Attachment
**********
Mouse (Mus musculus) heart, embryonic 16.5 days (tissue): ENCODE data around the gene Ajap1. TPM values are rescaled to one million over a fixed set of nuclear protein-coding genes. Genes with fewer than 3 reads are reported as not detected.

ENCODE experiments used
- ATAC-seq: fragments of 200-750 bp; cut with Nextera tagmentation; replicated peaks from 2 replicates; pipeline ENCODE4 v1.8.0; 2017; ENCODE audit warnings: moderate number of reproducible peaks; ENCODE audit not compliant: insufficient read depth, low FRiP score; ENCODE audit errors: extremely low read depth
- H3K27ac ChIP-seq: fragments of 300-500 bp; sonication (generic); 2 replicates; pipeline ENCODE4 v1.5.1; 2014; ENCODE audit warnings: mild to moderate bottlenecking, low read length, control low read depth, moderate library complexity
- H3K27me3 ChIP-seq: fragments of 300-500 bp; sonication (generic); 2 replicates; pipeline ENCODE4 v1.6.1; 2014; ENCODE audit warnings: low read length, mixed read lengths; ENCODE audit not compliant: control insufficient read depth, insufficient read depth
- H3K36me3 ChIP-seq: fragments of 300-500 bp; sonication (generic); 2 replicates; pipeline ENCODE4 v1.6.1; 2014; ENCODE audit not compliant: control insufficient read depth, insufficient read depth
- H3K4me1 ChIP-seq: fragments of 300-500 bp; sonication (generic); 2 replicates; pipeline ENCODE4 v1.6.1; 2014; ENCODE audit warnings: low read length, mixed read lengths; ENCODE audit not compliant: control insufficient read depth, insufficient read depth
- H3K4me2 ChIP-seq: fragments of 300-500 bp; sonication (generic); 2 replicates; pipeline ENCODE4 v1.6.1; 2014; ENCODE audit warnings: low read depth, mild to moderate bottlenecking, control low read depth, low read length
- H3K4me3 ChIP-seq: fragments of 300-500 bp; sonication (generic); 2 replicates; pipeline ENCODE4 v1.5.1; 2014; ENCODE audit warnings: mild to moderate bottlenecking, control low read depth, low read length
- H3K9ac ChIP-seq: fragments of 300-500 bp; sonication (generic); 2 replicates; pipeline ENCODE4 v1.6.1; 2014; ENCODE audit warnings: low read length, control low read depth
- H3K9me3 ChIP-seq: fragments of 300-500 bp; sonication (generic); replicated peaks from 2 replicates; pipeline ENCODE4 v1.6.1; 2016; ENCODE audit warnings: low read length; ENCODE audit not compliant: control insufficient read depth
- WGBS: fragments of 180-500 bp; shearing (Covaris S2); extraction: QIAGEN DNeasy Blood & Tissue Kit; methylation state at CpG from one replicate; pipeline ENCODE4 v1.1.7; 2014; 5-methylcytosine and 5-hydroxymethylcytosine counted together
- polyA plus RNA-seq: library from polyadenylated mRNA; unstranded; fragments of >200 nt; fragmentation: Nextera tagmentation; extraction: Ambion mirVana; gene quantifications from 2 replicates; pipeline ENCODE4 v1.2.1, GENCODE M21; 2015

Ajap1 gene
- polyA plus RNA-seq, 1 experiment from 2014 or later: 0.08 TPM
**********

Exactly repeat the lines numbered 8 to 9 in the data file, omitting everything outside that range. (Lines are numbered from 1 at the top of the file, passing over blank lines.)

- H3K4me2 ChIP-seq: fragments of 300-500 bp; sonication (generic); 2 replicates; pipeline ENCODE4 v1.6.1; 2014; ENCODE audit warnings: low read depth, mild to moderate bottlenecking, control low read depth, low read length
- H3K4me3 ChIP-seq: fragments of 300-500 bp; sonication (generic); 2 replicates; pipeline ENCODE4 v1.5.1; 2014; ENCODE audit warnings: mild to moderate bottlenecking, control low read depth, low read length